Thank heavens all the big US venture firms are starting to prospect here. The only problem for this country is that the companies that they invest in will likely move or flip up to a US holding company, complete with a US management team, and the Australian operation will diminish as it all too regularly does to be an offshore R&D subsidiary. This would have had a chance of at least delivering some long term high technology employment in the country, and used to be cheap, but the dollar is no longer at 60, 70 or 80 cents, it’s at US$1.02. Inevitably what happens is someone usually makes a decision sooner or later that hiring should be frozen in the Australian sub, and a development office in somewhere like Austin might be more appropriate (and easier to manage for the US CEO). Finally,the big successes will end up listing on NYSE or NASDAQ (as Atlassian surely will), not the ASX. Our big success stories will all inevitably end up becoming US companies, with US shareholders, a US management team and end up building US offices, hiring US workers and paying US tax.
Perversely, some angel investors are now telling their portfolio companies to skip incorporating in Australia altogether and to do it in Delaware. Go figure.
Well, enough is enough. It’s time to do something about the technology industry.
For the last two days, 50 of our top technology leaders, educators, venture capitalists, angel investors, incubators and entrepreneurs have been in a design forum for an industry action group.
Today we’re proud to announce Startup Australia.
Be part of it! Join us in the conversation right now on #startupaus
This blog post was originally posted by Matt Barrie in his LinkedIn Top Influencer Post
Matt Barrie is an award winning entrepreneur, technologist and lecturer. He is Chief Executive of Freelancer.com, the world’s largest outsourcing marketplace connecting over 7 million professionals from around the globe, and in the top 250 websites globally.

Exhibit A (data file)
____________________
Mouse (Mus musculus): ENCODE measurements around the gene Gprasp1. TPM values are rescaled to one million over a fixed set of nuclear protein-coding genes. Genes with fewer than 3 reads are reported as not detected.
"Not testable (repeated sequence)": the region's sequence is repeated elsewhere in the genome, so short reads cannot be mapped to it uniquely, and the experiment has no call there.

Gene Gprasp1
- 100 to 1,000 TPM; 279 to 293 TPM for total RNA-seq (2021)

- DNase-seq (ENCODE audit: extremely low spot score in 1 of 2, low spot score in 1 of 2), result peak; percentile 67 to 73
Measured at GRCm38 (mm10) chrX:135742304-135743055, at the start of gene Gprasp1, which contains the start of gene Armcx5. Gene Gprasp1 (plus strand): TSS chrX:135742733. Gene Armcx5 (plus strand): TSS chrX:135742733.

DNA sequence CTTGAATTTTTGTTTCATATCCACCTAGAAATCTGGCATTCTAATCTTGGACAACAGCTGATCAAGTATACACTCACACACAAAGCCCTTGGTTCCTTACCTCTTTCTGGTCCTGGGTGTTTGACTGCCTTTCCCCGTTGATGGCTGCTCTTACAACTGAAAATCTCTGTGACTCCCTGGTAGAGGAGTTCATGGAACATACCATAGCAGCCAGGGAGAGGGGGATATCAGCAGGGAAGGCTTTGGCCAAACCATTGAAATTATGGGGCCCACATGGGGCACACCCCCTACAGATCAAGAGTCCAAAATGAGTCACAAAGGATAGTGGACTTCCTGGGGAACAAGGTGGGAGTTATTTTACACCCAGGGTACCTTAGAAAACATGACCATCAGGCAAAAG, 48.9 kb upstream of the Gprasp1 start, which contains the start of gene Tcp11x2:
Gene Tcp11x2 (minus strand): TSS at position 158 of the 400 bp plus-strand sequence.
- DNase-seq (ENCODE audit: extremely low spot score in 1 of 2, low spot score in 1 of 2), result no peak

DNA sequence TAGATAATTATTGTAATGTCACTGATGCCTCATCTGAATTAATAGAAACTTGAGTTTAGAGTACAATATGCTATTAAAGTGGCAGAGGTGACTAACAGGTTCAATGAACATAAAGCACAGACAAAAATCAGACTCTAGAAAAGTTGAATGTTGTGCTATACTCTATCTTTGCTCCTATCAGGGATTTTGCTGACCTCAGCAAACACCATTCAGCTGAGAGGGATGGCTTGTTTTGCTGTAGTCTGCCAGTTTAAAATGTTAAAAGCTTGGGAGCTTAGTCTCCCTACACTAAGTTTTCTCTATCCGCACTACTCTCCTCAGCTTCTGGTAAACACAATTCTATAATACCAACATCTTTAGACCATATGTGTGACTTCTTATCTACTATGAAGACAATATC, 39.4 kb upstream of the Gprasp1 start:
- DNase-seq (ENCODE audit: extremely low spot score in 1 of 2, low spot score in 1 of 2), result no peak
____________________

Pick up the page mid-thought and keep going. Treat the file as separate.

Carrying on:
Freelancer.com primarily connects small businesses and individuals from the western world with freelancers in the developing world, empowering entrepreneurs on both sides of the globe. To date, over 4 million projects have been outsourced through Freelancer.com.
The International Academy of Digital Arts and Sciences awarded Freelancer.com the “Internet’s highest honour” in the 15th Annual Webby Awards as best Employment Site of the Year, as well as the Webby People’s Choice Award for the same category- from a field of 10,000 entrants from 60 countries.
Matt is serial entrepreneur, previously as founder and CEO of Sensory Networks Inc., a vendor of high performance network security processors. Matt has raised over $40M USD in financing from venture capital, strategic investors and through government grants while running or assisting technology companies.
For the last ten years has been an external lecturer at the Department of Electrical and Information Engineering at the University of Sydney, teaching Network Security, and starting in 2010, Technology Venture Creation. He is the co-author of over 20 US patent applications.
Matt is a prolific speaker globally and has spoken at or featured in the Summit Series, The Next Web, SXSW, the New York Times, Bloomberg TV, Wall Street Journal, TechCrunch, Sunrise, Switzer, BRW and the Economist.
In 2006, he was awarded the State Pearcey Award for contribution to the IT&T industry. In 2010 he was named Alumnus of the Year for the Faculty of Engineering and IT at the University of Sydney. In 2011 he was named inaugural BRW Entrepreneur of the Year, by Australia’s most prestigious business publication as well as the Ernst & Young Technology Entrepreneur of the Year.